good grief, tiruncula, that is terrifying right now. but i just want to second how great an idea this is, ee, and also to say that you are clearly not only deeply intelligent but also a *real* person, which is to say, your new colleagues were smart enough to jump on you before someone else did. remember this--people want to work with good and smart people (at least that is what i hear from my friends, all of whom are either almost tenured or tenured since my partner is ahead of my in academia). you'll be great....i can't wait to read your blog as you make this incredible transformation into ass. prof! so keep writing.

Earnest English said...

T: Such a good idea. I don't know why I didn't think of it, except that I know why. I'm not thinking right now. =) On orange mochas, Starbucks, I'm afraid.

Sis: Maybe T can take up the challenge of corroborating your research. Here's the thing: I'm not a huge fan of orange in my chocolate. I'm really really particular about what goes in my chocolate. But I think T's your wo-man.

AW: Thanks for the kind words. I'm going to have to do something about the blog when I make this transition, because it would be completely obvious what U I was at. So I have to think about what to do, though I'm seriously thinking of doing what T does, which is have a controlled-access blog, which all y'all would of course be invited to. And I'm daunted by the whole tenure thing (though this is a not a t-t position) too. But I noticed that once I was in the job market stuff, I was ready to write the kind of stuff that people wanted. So I've decided for my own mental health right now that when it comes time to put together that tenure file, I'll be ready. AW, you managed to write a dissertation that won the department award! I managed to write a dissertation that made official readers give me a pretty substantial pass with a couple revisions during their first read. (We'd move up the defense date, but scheduling that has been nightmare enough.) So we can do it. I know we can.

medieval woman said...

I will very much look forward to your posts about the transition into your new job (this is the one in Adventure City, yes?) - I'll be chronicling the same thing this year as will Hilaire, I know. So we can all hold hands and walk the swinging bridge together!

Professor Zero said...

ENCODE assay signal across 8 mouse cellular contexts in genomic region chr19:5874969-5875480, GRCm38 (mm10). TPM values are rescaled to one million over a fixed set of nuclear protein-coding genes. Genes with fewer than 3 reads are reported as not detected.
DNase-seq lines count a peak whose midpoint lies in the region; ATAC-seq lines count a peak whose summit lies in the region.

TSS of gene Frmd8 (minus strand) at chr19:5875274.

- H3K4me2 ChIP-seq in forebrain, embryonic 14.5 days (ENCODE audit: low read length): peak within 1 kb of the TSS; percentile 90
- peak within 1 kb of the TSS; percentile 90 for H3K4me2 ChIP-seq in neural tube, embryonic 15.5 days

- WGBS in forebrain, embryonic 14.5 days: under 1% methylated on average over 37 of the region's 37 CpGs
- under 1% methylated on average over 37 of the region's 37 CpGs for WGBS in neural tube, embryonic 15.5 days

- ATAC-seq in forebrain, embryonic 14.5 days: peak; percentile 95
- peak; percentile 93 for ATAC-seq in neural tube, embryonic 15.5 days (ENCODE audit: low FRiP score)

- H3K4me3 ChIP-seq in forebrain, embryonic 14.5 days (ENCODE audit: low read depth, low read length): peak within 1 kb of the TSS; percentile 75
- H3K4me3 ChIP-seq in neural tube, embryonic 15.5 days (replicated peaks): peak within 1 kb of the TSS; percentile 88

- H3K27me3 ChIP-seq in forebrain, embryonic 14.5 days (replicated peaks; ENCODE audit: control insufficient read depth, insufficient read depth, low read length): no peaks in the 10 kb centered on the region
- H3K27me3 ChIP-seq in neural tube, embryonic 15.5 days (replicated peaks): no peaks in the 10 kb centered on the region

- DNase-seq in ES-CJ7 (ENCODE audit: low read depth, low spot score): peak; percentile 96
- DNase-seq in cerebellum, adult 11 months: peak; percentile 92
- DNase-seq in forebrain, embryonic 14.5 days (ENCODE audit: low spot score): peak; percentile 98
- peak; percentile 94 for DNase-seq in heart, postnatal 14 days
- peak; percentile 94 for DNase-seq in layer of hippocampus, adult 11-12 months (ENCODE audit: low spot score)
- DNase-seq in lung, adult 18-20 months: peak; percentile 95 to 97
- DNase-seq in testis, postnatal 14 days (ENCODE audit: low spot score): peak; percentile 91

This is a great idea and I would love to post on it and have thought of writing a book on it, actually. But if I speak at length right now it will be self indulgent and a procrastination device. However, I'll say:

1. It was awful and I wish I had been warned. I of course had impostor syndrome - couldn't believe I was really, finally, a professor - and yet/also could not believe how flaky the school I was working for was compared to any I had studied at. So I had this double doubt going on: can I really be a professor? and also, are these people really professors? We all seemed fake to me, and yet the school took itself so seriously.

2. The job was at a very different kind of institution than any I had studied at, and I could not understand those people or their priorities. Very genteel, but not all that intellectual - it seemed more like a fancy high school and I could not believe the parochialism.

3. One is treated with more trust and respect in graduate school than as an assistant professor.

4. Sexism and racism rear their ugly heads more for faculty than for graduate students.

5. Taking an academic job usually means moving to a place with a lot of Americana in it. I wasn't against that in principle but have since discovered that I really don't fit in that well with or enjoy the regular old United States. Suburban houses, lawn care, dinners at Chili's, etc., which seem to be satisfactory and normal, it turns out, for many professors, just don't do it for me. This was and is a major problem.

6. I had had a great situation in graduate school - e.g. the teaching load was ONE course. Suddenly switching to teaching 3 courses at once, some out of field, and having all of these committee responsibilities besides (I had, and now have again, very heavily scheduled days) meant drastic changes in ways of preparing, managing assignments, grading, etc. I considered that I was doing a terrible job, and it was demoralizing, but with only 24 hours in the day it was all that could be done. It took a long time to realize that it was OK to streamline, that the situation I came from had been very opulent, and that I was not expected to reproduce it (especially in the absence of the means to do so).

7. In sum for now: learning to believe you have really become a professor is hard. Deciding to award *yourself* the authority you need is hard. Learning the culture of an alien institution is hard. And working in a place without a lot of intellectual ferment when you come from places that do have it and you thought that was the definition of any school, is *very* hard.

Earnest English said...

Prof Zero, I know what you mean about Americana: that's the way Grad City is. I've developed a certain appreciation for it, but I still know that these are not my people. Luckily for me, this is not the case with Adventure City -- at all. And my teaching load will be 3/3 but with a low student cap, so it's pretty comparable to the 2/2 I've been teaching at Grad City U. However, the attitude toward research? The sense of intellectualism there? How collegial people are? I've heard rave reviews, but who knows? I'm most worried about shooting myself in the foot by being defensive. Thanks for your comments here. I'll keep you posted about all this.